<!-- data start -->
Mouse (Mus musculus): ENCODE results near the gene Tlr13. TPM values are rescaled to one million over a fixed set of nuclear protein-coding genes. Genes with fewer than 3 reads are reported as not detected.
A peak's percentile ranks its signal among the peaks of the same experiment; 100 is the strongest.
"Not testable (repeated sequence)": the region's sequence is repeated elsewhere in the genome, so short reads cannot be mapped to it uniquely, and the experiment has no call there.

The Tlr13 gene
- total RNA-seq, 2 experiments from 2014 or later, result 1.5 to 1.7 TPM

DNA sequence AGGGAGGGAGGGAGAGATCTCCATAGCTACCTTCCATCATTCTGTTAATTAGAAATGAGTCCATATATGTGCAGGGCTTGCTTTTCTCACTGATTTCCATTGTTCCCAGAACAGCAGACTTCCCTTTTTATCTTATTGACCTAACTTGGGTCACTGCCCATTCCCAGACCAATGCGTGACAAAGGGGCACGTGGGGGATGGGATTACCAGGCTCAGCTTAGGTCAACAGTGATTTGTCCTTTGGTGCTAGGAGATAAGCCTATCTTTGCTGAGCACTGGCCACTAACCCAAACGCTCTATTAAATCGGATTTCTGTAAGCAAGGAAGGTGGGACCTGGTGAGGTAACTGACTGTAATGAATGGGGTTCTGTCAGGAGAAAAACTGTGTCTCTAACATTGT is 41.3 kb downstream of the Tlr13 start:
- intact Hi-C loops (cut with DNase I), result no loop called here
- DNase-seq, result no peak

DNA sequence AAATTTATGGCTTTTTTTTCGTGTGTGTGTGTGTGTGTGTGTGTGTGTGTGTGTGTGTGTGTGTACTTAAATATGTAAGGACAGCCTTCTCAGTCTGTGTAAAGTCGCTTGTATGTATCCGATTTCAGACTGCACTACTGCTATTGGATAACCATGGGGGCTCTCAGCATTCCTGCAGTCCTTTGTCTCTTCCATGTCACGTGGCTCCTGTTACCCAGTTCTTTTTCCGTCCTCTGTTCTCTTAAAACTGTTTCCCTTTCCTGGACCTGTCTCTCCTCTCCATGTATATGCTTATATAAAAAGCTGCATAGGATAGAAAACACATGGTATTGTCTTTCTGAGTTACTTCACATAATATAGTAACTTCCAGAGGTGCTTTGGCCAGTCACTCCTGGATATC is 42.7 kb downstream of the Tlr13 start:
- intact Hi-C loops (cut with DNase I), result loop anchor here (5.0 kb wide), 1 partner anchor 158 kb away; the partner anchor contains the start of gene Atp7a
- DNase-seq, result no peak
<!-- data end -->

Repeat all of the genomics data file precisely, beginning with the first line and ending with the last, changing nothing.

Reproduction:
Mouse (Mus musculus): ENCODE results near the gene Tlr13. TPM values are rescaled to one million over a fixed set of nuclear protein-coding genes. Genes with fewer than 3 reads are reported as not detected.
A peak's percentile ranks its signal among the peaks of the same experiment; 100 is the strongest.
"Not testable (repeated sequence)": the region's sequence is repeated elsewhere in the genome, so short reads cannot be mapped to it uniquely, and the experiment has no call there.

The Tlr13 gene
- total RNA-seq, 2 experiments from 2014 or later, result 1.5 to 1.7 TPM

DNA sequence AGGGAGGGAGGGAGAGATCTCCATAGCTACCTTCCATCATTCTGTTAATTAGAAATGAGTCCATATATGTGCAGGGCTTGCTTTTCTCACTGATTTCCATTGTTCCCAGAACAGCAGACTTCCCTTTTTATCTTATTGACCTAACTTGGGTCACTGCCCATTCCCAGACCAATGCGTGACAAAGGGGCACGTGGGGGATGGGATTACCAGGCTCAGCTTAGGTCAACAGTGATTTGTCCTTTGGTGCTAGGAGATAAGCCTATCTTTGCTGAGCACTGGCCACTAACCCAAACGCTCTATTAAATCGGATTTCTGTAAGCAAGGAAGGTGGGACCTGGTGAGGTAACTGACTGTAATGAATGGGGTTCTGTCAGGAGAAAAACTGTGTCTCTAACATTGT is 41.3 kb downstream of the Tlr13 start:
- intact Hi-C loops (cut with DNase I), result no loop called here
- DNase-seq, result no peak

DNA sequence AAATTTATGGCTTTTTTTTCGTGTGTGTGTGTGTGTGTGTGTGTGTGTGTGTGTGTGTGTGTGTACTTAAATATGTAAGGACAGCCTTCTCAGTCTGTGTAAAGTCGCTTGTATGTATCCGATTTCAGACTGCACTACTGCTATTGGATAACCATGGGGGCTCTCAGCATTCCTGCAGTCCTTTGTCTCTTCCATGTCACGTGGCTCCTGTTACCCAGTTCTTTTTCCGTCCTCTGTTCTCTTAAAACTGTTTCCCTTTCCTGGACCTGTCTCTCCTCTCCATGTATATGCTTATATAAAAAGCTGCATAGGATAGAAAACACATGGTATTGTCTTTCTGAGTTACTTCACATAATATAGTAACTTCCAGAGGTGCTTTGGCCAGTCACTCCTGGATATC is 42.7 kb downstream of the Tlr13 start:
- intact Hi-C loops (cut with DNase I), result loop anchor here (5.0 kb wide), 1 partner anchor 158 kb away; the partner anchor contains the start of gene Atp7a
- DNase-seq, result no peak